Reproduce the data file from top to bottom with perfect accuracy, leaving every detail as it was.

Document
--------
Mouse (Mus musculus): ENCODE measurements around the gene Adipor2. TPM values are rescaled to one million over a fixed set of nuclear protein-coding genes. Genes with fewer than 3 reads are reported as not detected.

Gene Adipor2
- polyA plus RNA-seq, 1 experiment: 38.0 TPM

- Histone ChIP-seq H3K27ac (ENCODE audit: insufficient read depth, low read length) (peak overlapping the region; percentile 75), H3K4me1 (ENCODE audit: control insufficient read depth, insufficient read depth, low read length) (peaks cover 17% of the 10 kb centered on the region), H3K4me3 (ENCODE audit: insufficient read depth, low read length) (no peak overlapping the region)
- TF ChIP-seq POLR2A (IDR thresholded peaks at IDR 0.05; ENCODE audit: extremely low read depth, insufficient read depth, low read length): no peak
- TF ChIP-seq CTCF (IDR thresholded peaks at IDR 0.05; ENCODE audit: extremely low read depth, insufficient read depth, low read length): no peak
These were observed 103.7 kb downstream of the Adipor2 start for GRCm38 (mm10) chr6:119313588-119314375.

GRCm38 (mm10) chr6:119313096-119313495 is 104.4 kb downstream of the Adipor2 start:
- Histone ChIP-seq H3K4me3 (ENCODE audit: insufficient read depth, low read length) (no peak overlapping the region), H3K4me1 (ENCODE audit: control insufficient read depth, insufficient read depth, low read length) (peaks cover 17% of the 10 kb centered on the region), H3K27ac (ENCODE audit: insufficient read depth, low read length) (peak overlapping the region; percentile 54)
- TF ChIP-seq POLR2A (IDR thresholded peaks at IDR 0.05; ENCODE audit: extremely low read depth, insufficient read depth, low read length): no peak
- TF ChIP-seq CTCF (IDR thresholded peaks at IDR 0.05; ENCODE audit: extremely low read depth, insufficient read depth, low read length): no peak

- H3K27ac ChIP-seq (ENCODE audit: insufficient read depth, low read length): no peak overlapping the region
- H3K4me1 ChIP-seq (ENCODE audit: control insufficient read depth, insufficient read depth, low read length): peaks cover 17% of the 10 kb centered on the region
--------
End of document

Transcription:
Mouse (Mus musculus): ENCODE measurements around the gene Adipor2. TPM values are rescaled to one million over a fixed set of nuclear protein-coding genes. Genes with fewer than 3 reads are reported as not detected.

Gene Adipor2
- polyA plus RNA-seq, 1 experiment: 38.0 TPM

- Histone ChIP-seq H3K27ac (ENCODE audit: insufficient read depth, low read length) (peak overlapping the region; percentile 75), H3K4me1 (ENCODE audit: control insufficient read depth, insufficient read depth, low read length) (peaks cover 17% of the 10 kb centered on the region), H3K4me3 (ENCODE audit: insufficient read depth, low read length) (no peak overlapping the region)
- TF ChIP-seq POLR2A (IDR thresholded peaks at IDR 0.05; ENCODE audit: extremely low read depth, insufficient read depth, low read length): no peak
- TF ChIP-seq CTCF (IDR thresholded peaks at IDR 0.05; ENCODE audit: extremely low read depth, insufficient read depth, low read length): no peak
These were observed 103.7 kb downstream of the Adipor2 start for GRCm38 (mm10) chr6:119313588-119314375.

GRCm38 (mm10) chr6:119313096-119313495 is 104.4 kb downstream of the Adipor2 start:
- Histone ChIP-seq H3K4me3 (ENCODE audit: insufficient read depth, low read length) (no peak overlapping the region), H3K4me1 (ENCODE audit: control insufficient read depth, insufficient read depth, low read length) (peaks cover 17% of the 10 kb centered on the region), H3K27ac (ENCODE audit: insufficient read depth, low read length) (peak overlapping the region; percentile 54)
- TF ChIP-seq POLR2A (IDR thresholded peaks at IDR 0.05; ENCODE audit: extremely low read depth, insufficient read depth, low read length): no peak
- TF ChIP-seq CTCF (IDR thresholded peaks at IDR 0.05; ENCODE audit: extremely low read depth, insufficient read depth, low read length): no peak

- H3K27ac ChIP-seq (ENCODE audit: insufficient read depth, low read length): no peak overlapping the region
- H3K4me1 ChIP-seq (ENCODE audit: control insufficient read depth, insufficient read depth, low read length): peaks cover 17% of the 10 kb centered on the region